The two arrive and explain that that they met some exchange students from Guadalajara who want to come along, but they will not be ready until 11.  So we drink some 9-peso XX beers while waiting.
The four exchange students arrive, which is actually five, and we step out into the cold 7,500 foot Zacatecas December evening.  Everyone zips up their jackets and stuffs their hands in their pockets.
There is a little confusion, bumping into each other, before I realize that I am the only one who knows where we are going.  So I point in the correct direction and head off.  There are introductions all around while walking down the street.  The four exchange students are all early 20-something European girls.  They say their names, which instantly disappear from my brain, and their countries, France, Denmark etc…
The introductions are interrupted by the girls saying they want a taxi.  I say that it is not very far and that walking would be better.  They hum and haw, and I realize that they really want to take a taxi.  Ok, I say, there is a taxi rank just over there, but I feel like walking, so those who want a taxi can go that way and those who want to walk can come with me.  The girls and the boy with them head for the taxi stand; Hans and Simon come with me.   There never was a formal introduction to the boy with the girls.  He was about their age, but looked Hispanic.  His thick black hair jutted three inches from his head in all directions, a genetic fight between curled African and straight Hispanic.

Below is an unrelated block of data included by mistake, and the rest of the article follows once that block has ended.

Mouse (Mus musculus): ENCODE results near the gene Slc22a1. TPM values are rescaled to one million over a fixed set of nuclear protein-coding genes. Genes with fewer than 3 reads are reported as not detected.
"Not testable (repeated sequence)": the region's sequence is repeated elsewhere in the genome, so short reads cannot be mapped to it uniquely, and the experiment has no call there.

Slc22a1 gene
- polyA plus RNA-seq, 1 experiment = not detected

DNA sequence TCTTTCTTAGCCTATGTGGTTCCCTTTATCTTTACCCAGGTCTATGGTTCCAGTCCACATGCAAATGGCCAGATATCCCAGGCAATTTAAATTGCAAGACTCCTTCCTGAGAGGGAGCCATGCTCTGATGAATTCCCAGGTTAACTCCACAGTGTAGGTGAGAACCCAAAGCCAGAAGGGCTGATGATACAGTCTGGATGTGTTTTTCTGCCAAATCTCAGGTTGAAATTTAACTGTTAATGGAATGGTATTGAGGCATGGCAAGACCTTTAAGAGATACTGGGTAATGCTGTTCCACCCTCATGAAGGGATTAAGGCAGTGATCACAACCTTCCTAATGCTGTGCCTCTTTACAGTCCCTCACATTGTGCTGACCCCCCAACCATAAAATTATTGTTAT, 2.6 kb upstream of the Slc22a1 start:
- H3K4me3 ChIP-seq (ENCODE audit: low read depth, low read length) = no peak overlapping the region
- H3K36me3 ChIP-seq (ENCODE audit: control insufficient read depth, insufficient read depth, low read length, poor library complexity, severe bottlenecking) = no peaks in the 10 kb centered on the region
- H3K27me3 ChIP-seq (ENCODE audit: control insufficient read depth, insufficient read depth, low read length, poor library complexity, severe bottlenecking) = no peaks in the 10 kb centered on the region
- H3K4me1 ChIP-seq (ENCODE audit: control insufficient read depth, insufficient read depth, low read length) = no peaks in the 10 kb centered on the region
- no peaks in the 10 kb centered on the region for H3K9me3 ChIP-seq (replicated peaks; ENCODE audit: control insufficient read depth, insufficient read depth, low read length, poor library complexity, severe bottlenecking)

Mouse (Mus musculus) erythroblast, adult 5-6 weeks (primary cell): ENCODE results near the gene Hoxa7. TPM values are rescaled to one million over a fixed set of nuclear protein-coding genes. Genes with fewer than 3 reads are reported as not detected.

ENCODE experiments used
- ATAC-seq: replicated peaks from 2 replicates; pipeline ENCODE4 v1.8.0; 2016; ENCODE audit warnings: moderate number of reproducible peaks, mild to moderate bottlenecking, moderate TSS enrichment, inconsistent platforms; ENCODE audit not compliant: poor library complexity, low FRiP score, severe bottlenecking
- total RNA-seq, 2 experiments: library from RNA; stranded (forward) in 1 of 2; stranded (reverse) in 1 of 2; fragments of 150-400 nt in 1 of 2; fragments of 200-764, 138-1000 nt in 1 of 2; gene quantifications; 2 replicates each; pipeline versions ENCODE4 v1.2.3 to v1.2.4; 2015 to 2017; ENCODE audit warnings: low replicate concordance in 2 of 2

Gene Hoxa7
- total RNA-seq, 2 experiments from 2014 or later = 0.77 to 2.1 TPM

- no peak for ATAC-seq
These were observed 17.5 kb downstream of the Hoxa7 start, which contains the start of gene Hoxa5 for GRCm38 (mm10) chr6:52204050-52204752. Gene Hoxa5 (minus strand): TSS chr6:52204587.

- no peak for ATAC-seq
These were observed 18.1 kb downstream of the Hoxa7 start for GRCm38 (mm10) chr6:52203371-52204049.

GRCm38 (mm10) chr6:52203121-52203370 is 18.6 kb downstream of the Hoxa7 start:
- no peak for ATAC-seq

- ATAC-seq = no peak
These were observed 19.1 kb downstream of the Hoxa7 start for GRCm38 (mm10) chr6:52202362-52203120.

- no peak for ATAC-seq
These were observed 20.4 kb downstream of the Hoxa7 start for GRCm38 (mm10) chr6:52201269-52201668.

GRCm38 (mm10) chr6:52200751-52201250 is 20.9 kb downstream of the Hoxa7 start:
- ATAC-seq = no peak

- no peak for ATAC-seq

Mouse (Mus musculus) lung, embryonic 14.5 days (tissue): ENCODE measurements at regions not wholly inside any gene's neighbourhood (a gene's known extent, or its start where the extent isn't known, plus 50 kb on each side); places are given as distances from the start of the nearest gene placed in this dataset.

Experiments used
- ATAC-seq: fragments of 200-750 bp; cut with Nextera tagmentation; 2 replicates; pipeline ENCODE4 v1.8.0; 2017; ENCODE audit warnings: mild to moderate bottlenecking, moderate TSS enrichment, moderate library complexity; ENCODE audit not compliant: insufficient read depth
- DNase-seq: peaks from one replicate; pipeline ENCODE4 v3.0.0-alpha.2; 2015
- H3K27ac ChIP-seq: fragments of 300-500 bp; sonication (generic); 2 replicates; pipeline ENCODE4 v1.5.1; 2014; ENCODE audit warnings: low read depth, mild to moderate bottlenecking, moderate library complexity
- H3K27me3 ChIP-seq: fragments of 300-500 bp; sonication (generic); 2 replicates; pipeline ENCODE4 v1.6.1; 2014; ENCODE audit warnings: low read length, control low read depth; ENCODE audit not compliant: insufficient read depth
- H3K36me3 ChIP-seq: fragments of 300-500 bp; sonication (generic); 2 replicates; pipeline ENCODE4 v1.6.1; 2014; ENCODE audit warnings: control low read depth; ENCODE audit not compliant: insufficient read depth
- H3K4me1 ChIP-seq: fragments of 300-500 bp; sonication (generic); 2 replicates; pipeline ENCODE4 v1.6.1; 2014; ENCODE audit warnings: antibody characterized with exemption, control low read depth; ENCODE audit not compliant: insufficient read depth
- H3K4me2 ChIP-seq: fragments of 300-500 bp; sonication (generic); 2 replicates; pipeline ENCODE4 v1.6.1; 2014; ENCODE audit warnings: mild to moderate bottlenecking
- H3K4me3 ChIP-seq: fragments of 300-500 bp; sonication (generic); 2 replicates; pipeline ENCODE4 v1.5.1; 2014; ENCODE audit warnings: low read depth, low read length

The three walkers made quiet comments that they are students, not real travelers.  With the underlying thought that we’re better because we are real world travelers, traveling the true way, walking and seeing the locals and their world.  Which, of course is bullshit, but nice romantic bullshit.